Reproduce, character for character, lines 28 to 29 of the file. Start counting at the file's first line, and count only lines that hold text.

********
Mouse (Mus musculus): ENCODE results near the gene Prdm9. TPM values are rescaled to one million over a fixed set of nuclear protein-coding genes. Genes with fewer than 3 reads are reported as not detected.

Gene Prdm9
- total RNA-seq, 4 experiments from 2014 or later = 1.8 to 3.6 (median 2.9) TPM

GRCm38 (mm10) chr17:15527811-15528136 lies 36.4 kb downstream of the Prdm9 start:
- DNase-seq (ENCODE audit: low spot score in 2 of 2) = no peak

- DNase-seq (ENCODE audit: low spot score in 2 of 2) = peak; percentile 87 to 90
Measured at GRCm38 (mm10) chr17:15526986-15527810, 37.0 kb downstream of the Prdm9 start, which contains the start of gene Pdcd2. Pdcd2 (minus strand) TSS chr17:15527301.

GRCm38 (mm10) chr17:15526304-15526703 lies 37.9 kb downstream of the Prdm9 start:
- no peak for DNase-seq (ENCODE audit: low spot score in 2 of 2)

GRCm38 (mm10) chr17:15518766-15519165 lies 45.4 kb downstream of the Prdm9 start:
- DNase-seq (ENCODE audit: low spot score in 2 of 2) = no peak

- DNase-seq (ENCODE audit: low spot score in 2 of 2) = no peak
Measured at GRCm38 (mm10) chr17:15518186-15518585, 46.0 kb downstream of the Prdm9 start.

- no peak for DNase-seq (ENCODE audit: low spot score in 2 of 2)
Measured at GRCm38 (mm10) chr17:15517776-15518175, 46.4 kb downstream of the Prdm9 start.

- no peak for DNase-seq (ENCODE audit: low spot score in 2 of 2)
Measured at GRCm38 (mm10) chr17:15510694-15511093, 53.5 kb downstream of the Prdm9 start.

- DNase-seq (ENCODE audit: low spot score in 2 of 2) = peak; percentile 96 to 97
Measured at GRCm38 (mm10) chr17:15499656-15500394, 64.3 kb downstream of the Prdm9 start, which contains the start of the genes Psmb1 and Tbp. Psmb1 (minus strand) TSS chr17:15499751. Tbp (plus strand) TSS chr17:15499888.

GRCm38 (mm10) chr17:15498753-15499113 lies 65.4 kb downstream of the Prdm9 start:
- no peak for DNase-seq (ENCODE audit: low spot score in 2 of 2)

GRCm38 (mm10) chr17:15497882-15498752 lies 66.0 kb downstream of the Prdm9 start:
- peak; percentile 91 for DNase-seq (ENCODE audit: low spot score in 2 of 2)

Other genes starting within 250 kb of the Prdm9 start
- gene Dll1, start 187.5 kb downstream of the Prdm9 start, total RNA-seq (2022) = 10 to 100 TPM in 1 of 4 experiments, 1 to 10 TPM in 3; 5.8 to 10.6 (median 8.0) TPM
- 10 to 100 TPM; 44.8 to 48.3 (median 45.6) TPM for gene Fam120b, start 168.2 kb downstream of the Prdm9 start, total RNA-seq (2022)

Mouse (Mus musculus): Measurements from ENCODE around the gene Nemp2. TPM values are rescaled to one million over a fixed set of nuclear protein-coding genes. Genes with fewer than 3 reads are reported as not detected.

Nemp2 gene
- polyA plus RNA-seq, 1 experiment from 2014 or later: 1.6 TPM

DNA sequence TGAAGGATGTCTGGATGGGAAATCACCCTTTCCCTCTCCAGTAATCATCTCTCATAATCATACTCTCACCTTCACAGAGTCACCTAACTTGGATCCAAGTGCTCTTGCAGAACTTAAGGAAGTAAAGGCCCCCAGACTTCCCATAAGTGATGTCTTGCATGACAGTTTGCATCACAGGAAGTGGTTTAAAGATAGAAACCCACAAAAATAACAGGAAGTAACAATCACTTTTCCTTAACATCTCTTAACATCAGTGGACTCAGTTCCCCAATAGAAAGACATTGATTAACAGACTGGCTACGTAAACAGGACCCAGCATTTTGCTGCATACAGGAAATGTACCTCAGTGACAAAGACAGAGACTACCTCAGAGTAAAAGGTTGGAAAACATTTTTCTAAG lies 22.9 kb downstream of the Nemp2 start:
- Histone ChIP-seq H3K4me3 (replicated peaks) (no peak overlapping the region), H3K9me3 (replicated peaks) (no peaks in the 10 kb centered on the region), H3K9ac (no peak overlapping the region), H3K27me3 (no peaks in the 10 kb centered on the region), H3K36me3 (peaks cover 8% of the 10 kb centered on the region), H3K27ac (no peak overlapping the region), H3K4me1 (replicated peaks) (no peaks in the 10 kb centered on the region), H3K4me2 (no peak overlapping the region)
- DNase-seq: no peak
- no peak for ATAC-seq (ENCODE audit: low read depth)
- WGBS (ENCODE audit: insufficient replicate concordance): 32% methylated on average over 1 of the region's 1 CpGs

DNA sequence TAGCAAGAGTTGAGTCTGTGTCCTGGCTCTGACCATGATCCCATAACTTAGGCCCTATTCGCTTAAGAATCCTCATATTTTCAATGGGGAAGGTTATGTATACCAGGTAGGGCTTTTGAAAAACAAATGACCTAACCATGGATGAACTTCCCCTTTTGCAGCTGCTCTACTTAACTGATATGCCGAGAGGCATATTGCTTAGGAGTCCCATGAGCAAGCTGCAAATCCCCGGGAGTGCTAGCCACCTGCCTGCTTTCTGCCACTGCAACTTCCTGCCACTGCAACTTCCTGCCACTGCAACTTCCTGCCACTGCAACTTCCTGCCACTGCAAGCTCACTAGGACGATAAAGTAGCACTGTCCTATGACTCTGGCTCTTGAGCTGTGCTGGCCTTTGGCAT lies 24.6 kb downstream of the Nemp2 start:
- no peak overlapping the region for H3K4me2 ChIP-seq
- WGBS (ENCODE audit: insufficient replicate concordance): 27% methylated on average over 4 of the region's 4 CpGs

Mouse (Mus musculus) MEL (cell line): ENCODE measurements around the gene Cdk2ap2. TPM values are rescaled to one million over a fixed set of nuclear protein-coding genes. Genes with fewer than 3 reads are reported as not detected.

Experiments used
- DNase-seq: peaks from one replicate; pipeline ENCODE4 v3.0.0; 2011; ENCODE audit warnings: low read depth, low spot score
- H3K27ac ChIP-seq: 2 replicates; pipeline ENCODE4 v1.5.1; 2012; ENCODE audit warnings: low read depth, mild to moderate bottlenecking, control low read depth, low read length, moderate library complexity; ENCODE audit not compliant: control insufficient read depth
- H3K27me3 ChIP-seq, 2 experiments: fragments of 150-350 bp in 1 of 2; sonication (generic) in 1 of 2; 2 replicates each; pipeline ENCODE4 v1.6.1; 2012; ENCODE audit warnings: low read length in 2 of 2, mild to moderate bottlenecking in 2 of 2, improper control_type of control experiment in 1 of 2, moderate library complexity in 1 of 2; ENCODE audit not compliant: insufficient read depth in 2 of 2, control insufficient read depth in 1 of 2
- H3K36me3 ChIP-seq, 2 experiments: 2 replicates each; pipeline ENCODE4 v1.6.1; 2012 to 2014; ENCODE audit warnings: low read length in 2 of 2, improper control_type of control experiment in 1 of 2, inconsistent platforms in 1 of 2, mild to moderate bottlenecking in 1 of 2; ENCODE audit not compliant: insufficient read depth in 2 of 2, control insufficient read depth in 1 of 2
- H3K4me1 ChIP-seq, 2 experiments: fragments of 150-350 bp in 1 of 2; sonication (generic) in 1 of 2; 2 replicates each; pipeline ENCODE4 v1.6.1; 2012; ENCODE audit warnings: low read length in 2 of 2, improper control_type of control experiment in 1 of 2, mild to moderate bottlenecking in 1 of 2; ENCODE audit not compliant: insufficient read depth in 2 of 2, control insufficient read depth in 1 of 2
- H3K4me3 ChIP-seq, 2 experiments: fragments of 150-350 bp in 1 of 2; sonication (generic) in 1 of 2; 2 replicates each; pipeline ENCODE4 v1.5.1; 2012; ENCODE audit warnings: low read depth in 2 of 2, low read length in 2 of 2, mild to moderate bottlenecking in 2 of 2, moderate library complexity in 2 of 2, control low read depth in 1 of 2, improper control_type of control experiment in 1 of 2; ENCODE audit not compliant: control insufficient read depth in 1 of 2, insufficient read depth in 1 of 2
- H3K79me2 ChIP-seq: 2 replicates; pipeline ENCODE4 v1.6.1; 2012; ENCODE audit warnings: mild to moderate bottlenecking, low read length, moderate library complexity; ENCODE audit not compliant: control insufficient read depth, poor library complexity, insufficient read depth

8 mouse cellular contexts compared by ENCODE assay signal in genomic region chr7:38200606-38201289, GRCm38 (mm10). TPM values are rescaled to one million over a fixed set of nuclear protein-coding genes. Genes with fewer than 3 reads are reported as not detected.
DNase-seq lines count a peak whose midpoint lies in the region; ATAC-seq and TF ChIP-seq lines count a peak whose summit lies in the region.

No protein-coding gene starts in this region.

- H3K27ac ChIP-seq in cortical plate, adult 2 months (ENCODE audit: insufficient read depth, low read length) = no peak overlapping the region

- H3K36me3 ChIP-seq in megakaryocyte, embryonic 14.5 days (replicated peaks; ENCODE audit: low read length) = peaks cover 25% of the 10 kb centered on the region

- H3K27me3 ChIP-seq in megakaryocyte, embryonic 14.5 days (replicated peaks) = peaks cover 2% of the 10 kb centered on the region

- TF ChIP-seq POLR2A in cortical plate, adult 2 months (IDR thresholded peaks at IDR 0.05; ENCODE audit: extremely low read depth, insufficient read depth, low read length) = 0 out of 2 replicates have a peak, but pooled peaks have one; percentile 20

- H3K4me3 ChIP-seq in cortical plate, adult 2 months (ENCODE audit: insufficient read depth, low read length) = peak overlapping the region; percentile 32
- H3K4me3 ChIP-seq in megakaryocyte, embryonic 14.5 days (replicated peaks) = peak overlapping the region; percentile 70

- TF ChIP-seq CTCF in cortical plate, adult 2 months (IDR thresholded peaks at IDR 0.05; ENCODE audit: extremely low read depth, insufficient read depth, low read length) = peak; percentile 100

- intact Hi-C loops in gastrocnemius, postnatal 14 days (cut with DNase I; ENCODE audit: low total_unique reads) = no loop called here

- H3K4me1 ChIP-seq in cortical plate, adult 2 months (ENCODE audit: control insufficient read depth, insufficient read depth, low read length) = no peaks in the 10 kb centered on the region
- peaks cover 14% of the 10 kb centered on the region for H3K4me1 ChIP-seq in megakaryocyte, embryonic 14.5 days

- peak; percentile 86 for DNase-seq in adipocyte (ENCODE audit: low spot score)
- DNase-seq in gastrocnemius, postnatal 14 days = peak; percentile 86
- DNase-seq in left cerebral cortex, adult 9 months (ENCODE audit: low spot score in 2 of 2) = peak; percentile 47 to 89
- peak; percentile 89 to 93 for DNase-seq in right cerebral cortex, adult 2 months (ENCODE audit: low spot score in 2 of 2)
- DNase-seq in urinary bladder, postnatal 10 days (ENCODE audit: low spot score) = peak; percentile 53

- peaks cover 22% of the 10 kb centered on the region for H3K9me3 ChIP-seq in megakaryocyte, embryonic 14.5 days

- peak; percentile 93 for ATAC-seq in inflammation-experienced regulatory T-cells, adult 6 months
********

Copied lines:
Nemp2 gene
- polyA plus RNA-seq, 1 experiment from 2014 or later: 1.6 TPM